Message From the Chair: Heading Toward a New Annex 1 and ISPE Annual Meeting
Summer is over and we are all back to our workplaces. This year has been different than the two previous years with vaccination against SARS-CoV 2 decoupling the infection rates from hospitalization, intensive-care units, and fatalities. That is an unprecedented achievement in such short time, and we as the pharmaceutical industry have helped make it happen to get back to a new normal.
Travel for leisure and work has largely resumed, and at the same time, some form of mobile work has been carried over. This new flexibility helps balance work and life, but also requires a different self-discipline. How has it been for you? I have enjoyed traveling again very much, to the ISPE Europe Conference in Madrid and to universities in Germany and Austria for lectures. I was able to host the ISPE International Board of Directors at Vetter in Germany, and we visited friends and family in Italy and elsewhere. On the other hand, I was not able to spend as much time on my road bike as during the lockdowns—something has to give.
Focus on Regulatory and Quality
This issue of Pharmaceutical Engineering® magazine has regulatory trends and quality initiatives as its theme. These two areas are core to ISPE’s mission of bringing quality medicines to patients. ISPE is very active in commenting on draft regulations, both in the US and Europe, and the regulatory agencies listen to ISPE as an independent voice of the industry. Drug shortage prevention has been an area of work for the organization for about 10 years now, and it did not need the COVID-19 pandemic for our experts to be ready to show how more resilience can be built into the supply chains and to prevent shortages. With the current geopolitical situation, this continues to be of utmost importance.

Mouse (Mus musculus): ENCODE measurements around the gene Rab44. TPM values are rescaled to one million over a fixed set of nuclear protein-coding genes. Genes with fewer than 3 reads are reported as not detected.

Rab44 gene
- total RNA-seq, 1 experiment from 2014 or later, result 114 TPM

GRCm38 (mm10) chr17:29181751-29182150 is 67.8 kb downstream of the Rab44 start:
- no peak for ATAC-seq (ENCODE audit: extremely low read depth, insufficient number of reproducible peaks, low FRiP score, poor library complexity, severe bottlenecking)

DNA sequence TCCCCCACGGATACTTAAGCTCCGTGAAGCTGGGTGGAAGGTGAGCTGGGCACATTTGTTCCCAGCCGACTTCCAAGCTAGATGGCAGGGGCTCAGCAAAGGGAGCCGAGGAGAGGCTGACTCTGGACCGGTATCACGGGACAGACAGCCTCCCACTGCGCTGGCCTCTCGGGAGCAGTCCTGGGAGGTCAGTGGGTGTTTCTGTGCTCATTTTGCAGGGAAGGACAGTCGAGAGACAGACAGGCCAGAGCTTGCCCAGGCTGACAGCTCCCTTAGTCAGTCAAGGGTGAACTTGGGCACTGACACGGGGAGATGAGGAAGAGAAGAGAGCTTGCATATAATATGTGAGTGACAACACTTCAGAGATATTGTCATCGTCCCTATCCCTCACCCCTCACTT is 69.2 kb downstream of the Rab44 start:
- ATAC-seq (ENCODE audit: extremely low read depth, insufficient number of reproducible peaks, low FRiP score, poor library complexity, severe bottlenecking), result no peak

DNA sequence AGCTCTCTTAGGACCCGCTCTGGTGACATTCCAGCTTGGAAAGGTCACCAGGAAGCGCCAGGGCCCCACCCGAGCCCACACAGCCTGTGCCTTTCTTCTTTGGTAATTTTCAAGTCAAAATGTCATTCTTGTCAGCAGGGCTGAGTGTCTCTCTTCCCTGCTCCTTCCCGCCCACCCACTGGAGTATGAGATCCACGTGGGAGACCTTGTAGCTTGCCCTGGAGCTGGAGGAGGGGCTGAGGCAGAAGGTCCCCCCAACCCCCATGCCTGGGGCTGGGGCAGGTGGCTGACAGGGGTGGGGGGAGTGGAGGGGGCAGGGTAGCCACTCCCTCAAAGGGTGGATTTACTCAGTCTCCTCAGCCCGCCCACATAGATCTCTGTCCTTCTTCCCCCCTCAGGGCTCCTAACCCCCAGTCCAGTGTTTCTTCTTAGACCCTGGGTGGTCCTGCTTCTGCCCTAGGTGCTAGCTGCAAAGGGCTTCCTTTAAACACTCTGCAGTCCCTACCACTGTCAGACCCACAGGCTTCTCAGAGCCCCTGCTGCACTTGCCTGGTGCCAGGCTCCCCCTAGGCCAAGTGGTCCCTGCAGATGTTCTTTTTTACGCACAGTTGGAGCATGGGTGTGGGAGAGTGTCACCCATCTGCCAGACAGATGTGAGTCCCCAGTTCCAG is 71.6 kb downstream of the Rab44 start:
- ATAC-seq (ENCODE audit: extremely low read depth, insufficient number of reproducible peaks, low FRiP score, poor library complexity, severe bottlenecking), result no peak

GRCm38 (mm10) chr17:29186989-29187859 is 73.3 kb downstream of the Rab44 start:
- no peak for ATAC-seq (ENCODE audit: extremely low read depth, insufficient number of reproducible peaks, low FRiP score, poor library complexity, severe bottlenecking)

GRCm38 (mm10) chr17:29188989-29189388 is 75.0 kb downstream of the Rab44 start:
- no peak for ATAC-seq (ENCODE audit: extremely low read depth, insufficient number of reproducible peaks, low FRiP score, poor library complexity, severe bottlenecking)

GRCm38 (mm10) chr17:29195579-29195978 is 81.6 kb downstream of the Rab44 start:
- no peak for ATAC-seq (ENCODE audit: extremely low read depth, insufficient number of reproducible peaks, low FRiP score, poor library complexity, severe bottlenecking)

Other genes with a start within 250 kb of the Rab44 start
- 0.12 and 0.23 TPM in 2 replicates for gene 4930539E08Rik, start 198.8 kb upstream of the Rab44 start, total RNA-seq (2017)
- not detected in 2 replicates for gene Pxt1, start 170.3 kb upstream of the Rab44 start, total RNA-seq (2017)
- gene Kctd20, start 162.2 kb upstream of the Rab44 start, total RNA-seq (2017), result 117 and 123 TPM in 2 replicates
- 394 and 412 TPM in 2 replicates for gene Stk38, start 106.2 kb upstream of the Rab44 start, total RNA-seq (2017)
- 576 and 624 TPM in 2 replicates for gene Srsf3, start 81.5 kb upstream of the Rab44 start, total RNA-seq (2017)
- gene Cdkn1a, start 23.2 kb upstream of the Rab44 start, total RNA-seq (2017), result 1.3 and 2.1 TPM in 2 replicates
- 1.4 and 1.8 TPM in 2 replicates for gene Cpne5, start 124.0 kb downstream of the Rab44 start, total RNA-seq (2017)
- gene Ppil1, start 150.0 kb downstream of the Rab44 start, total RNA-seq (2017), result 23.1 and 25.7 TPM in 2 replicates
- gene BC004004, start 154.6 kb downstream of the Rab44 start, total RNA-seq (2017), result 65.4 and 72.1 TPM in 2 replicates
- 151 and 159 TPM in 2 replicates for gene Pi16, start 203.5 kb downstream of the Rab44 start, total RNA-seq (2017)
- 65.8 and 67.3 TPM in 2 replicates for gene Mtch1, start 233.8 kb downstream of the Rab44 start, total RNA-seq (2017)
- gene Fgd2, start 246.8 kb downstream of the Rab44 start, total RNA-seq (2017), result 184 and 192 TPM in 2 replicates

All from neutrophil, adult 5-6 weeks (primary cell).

Regulatory agencies listen to ISPE as an independent voice of the industry.
Annex 1 Revision
We should be holding a final version of Annex 1 in our hands now, which updates the regulations for sterile products manufacturing. This is one of the central documents for our industry. As the latest version is issued concurrently by the European Medical Agency (EMA), World Health Organization (WHO), and Pharmaceutical Inspection Co-operation Scheme (PIC/S), it will set the standards worldwide. I have personally been involved in this and in the previous revision in 2006, where we as industry were able to convince the regulators to mandate grade A air supply for the crimping process for vials, instead of going to a straight grade A classification. This is just one example where the dialogue between industry and regulators has led to an acceptable path forward for everybody. The two rounds of consultations held for this revision were done with a large group of subject matter experts from ISPE involved in the commenting.
What has transpired in the discussions is that both industry and regulators from different regions have positions that are defined by their culture and by their quality culture.
Jean-Francois Dulière, ISPE’s European Regulatory Advisor, has been leading the group, consolidating hundreds of individual comments into an ISPE position. In panel discussions with regulators from around the world at conferences and webinars, the dialogue continued and helped enhance the understanding of some of the thinking and backgrounds. It remains to be seen if the high ambition to make a global document by EMA, WHO, and PIC/S will succeed or not.